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Intellectual Property Regulation and Software Piracy: A Dynamic Approach

Review of Economic Research on Copyright Issues, 2018, 15(1), 38-64

Michael D'Rosario

Downloads:  397


Abstract

Promoting Intellectual Property Rights (IPRs) is of particular importance to nations engaging in significant innovation. The existing literature relating to software piracy research is typified by the use qualitative methods to analyse the impact of IPRs on software piracy. Most concern themselves with a handful of important macroeconomic factors in an effort to identify whether they possess any explanatory power, employing qualitative frameworks for analysis. More contemporary research has given greater attention to the role of key regulatory variables on software piracy using econometric methods. In this paper, the relationship between foreign political pressure, IPR regulatory reforms and software piracy is considered. We estimate a model of software piracy as a function of bi-lateral pressure and investment (where US 301 reporting is the proxy for bilateral pressure, and capital investment the proxy for bi-lateral investment), Scientific investment, trade dependence and government effectiveness. The models are estimated using data from 80 countries over nine years. The study responds to the dearth of research employing dynamic panel estimations in estimating the impact of IPR reforms on software piracy. The findings suggest out of cycle review and US 301 reporting are pertinent factors potentially moderating software piracy.

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The Efficiency of Droit De Suite: An Experimental Assessment

Review of Economic Research on Copyright Issues, Vol. 9, No. 1, 93-121, 2012

Maryam Dilmaghani and Jim Engle-Warnick

Downloads:  392


Abstract

Droit de suite entitles visual artists to a percentage share of the resale price every time their works are resold over a given time span. The legal systems of the world do not universally accept the concept of droit de suite, and its economic efficiency has been a matter of debate for a few decades. In this paper, we model a work of art as a lottery to investigate experimentally the impact of this right on the art market. We find evidence that a number of known behavioral biases in decisions under uncertainty affect a seller’s willingness to accept. In light of our results, we conclude that the interaction of these biases and droit de suite can reduce the number of transactions in the art market to a larger extent than previously suggested in the literature.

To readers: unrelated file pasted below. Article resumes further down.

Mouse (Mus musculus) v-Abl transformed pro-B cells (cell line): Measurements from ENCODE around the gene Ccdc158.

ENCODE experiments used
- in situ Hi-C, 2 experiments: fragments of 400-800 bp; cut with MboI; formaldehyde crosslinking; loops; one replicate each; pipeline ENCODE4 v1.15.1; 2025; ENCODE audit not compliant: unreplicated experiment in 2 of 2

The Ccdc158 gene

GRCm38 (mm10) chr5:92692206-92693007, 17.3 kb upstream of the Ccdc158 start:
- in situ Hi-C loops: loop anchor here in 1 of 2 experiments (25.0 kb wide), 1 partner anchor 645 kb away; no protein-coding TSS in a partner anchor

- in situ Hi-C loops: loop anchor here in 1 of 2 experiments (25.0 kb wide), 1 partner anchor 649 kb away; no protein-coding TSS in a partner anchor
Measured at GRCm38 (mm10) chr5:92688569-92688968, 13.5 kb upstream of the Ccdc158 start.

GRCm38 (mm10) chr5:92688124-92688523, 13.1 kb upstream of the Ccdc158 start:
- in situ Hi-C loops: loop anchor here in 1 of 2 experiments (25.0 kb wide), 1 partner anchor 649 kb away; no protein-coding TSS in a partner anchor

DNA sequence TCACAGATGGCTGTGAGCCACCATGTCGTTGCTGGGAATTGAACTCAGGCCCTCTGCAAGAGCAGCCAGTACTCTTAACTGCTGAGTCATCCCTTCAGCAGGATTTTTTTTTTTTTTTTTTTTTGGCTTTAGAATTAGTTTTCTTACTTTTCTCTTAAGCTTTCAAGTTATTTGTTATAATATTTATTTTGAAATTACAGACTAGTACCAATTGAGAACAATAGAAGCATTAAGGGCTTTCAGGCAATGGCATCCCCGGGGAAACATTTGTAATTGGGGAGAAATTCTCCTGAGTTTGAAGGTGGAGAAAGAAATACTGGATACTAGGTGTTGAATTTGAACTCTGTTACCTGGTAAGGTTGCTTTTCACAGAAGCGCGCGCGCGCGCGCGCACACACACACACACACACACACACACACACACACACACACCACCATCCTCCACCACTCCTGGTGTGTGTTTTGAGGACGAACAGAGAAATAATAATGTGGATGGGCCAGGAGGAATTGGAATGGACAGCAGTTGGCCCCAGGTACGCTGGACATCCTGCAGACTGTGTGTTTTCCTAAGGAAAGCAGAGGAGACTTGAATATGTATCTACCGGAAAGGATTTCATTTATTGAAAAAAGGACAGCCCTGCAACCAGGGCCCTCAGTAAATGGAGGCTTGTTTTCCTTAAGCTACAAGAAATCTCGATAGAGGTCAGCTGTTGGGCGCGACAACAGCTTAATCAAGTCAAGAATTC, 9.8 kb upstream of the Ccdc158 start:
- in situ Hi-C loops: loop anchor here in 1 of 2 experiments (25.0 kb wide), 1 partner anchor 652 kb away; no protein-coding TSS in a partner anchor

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Economists' Topsy-Turvy View of Piracy

Review of Economic Research on Copyright Issues, Vol. 2, No. 1, 5-17, 2005

Stan J. Liebowitz

Downloads:  391


Abstract

Although it was once considered inevitable that unauthorized copying would harm copyright owners, it is now understood that this is not necessarily the case. The concept of indirect appropriability played an important role in shaping this newer understanding. In recent years, however, many economists seem to have taken the message from this new understanding too far, seeing gains to the copyright owners from unauthorized copying in every nook and cranny of the economy, when in reality the instances of such gains are likely to be rather limited. The current literature on this subject, which consists mainly of theoretical models, seems to be badly out of kilter. In this paper I attempt to explain some of the problems and try to provide the outlines of what I believe to be a more balanced and nuanced view of copying. It emphasizes the importance of examining various institutional and behavioral details of individual markets, which are often overlooked by researchers.

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Intellectual Property Rights and Cultural Heritage: The Case of Non-Cumulative and Non-Degenerative Creation

Review of Economic Research on Copyright Issues, Vol. 1, No. 2, 97-117, 2004

Veronique Chossat and Christian Barrere

Downloads:  389


Abstract

This paper studies the case of cultural and creative goods that onstitute both private and common heritage assets and analyses the difficulties involved in protecting them by the means of IPRs. The specificities of non-cumulative and non-degenerative creative heritage assets prevent any universal model of protection and thus the building of a market of IPRs. The standard model of property rights is partially irrelevant depending on the specificities of cultural heritage assets. So strategic behaviours concerning the uses of cultural heritage assets can arise. Two creative industries are studied: Haute Couture and French Grande Cuisine.

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The Measurement of Copyright Industries: The US Experience

Review of Economic Research on Copyright Issues, Vol. 1, No. 1, 17-25, 2004

Steve Siwek

Downloads:  389


Abstract

This paper outlines the experiences of the economist who elaborated the studies on the economic importance of copyright for the US economy.